The first randomized controlled trial comparing AVP to NE in septic shock (the Vasopressin in Severe Sepsis Trial [VASST]) [32] divided septic shock patients into two groups: one receiving low-dose AVP (up to 0.03 U/min) plus open-label NE, and the other receiving NE alone. At both 28 and 90 days, there were no differences in mortality rates or major organ dysfunction between the two groups. However, in patients with a lower severity of shock (receiving baseline NE up to 14 μg/min), AVP may have contributed to a nearly 10% reduction in mortality (26.5% vs. 35.7%). VASST also explored the interaction of AVP, corticosteroid and mortality in septic shock: the combination of AVP and corticosteroids resulted in lower 28-day mortality when compared to the use of corticosteroids with NE (44% vs. 35%). This study demonstrated the safety and effectiveness of AVP, while emphasizing its role in decreasing the need for NE in cases of septic shock.
When the revised definition of septic shock was applied to patients in the VASST trial, AVP demonstrated most effective in patients with a lactate level minor than 2 mmol/L [64].
The VANISH trial [33] compared the use of AVP versus NE in septic shock and also assessed the role of hydrocortisone. There was no significant difference in terms of 28-day mortality between the AVP and NE groups. No interaction between AVP and hydrocortisone was identified.
Both the VANISH and VASST trials produced “negative” results: they did not establish the superiority of AVP over NE but showed that AVP is not inferior to NE and demonstrated a catecholamine-sparing effect of AVP. In effect, the early administration of AVP plus NE may assist in reducing the adrenergic load associated with classic vasoactive agents [65]. Furthermore, a recent evaluation revealed that higher NE doses and higher lactate concentrations at the initiation of AVP were both associated with increased in-hospital mortality [66].
The evidence supports the use of AVP as a safe vasopressor in addition to NE. The number of adverse events was similar for both drugs [67], and new-onset atrial fibrillation proved about 23% less frequent when catecholamines were combined with AVP.
However, a recent meta-analysis [68] revealed that AVP, either used alone or in combination with NE, was associated with an increased risk of digital ischemia but a lower risk of arrhythmia compared to NE alone. The risk proved higher when AVP dosing was increased without optimal fluid status and optimal cardiac output [67]. AVP would also allow the down-titration of NE in septic shock patients with left ventricular outflow tract obstruction and hemodynamic improvement, which represent 1.9% of all septic shock patients [69].
These findings suggest that it is preferable to start AVP when patients are on low NE doses or have low lactate concentrations, rather than delaying therapy.

4.3.3. Nephroprotective Effect

Acute kidney injury (AKI) frequently occurs as a complication of sepsis, with a mortality rate of up to 70% [70].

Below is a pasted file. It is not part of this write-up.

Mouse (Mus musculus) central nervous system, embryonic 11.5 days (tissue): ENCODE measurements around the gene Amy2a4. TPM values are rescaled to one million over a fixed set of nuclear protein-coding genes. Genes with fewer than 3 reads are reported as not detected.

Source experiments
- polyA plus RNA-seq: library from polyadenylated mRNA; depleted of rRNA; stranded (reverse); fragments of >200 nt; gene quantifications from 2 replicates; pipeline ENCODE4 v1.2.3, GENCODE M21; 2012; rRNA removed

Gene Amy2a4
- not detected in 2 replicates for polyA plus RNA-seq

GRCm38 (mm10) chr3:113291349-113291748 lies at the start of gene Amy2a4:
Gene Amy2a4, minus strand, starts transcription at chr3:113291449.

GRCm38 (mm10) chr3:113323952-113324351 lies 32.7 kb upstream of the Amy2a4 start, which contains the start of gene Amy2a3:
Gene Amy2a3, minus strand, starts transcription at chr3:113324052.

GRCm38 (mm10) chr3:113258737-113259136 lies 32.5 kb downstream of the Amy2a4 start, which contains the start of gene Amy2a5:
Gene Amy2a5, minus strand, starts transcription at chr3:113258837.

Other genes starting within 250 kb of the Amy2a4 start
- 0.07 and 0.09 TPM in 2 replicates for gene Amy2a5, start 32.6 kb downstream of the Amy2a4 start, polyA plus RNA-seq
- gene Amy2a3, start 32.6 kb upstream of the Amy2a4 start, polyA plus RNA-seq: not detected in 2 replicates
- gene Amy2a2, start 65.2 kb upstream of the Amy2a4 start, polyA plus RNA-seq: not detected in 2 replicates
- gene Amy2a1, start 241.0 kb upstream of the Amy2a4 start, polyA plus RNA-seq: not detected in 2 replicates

AVP may maintain better renal perfusion when compared with NE due the heterogeneous distribution of the V1a receptors in the kidney (higher concentration of V1 receptors in glomerular efferent than in afferent arterioles) [71]: the vasoconstrictor effect of AVP acts predominantly on the renal efferent arterioles, with minimal action on the afferent arterioles, increasing glomerular filtration [13] (Figure 4). In small clinical studies, the infusion of AVP has been shown to increase urine output and improve creatine clearance when compared to NE [49,72].
Gordon et al. [73] conducted a post hoc analysis of the VASST to assess the influence of AVP on AKI, and they found that among patients classified in the Risk category of the RIFLE scoring system [74], a significantly lower percentage of those treated with AVP (21% vs. 40%) advanced to the Failure or Loss categories or required dialysis (17% vs. 38%). In the VANISH trial [33], although there were no differences with respect to kidney injury, the use of AVP reduced the probability of requiring renal replacement therapy (RRT). In another recent meta-analysis [75] that compared AVP with catecholamines vs. catecholamines alone, it was found that the incidence of AKI and the requirement for RRT were reduced with the use of catecholamines with AVP.

4.3.4. Early onset of AVP Infusion

Therapy with AVP preferably should be started within the first 3–6 h after the onset of septic shock. It is clear that earlier vasopressor initiation is better than later initiation, but the timing of a secondary agent is less clear [76,77]. There is increasing evidence that early AVP infusion improves the prognosis of patients with septic shock. In VASST [32], a tendency indicated lower mortality with the use of AVP. A single-center, prospective open-label trial of early AVP in the first four hours of NE showed faster achievement and maintenance of the target mean arterial pressure (MAP) compared to NE monotherapy [78]. According to a recent study examining over 1500 patients with septic shock, the probability of death during hospital admission increased by 20.7% for each 10 µg/min rise in NE dosage when AVP was introduced as second-line treatment [66].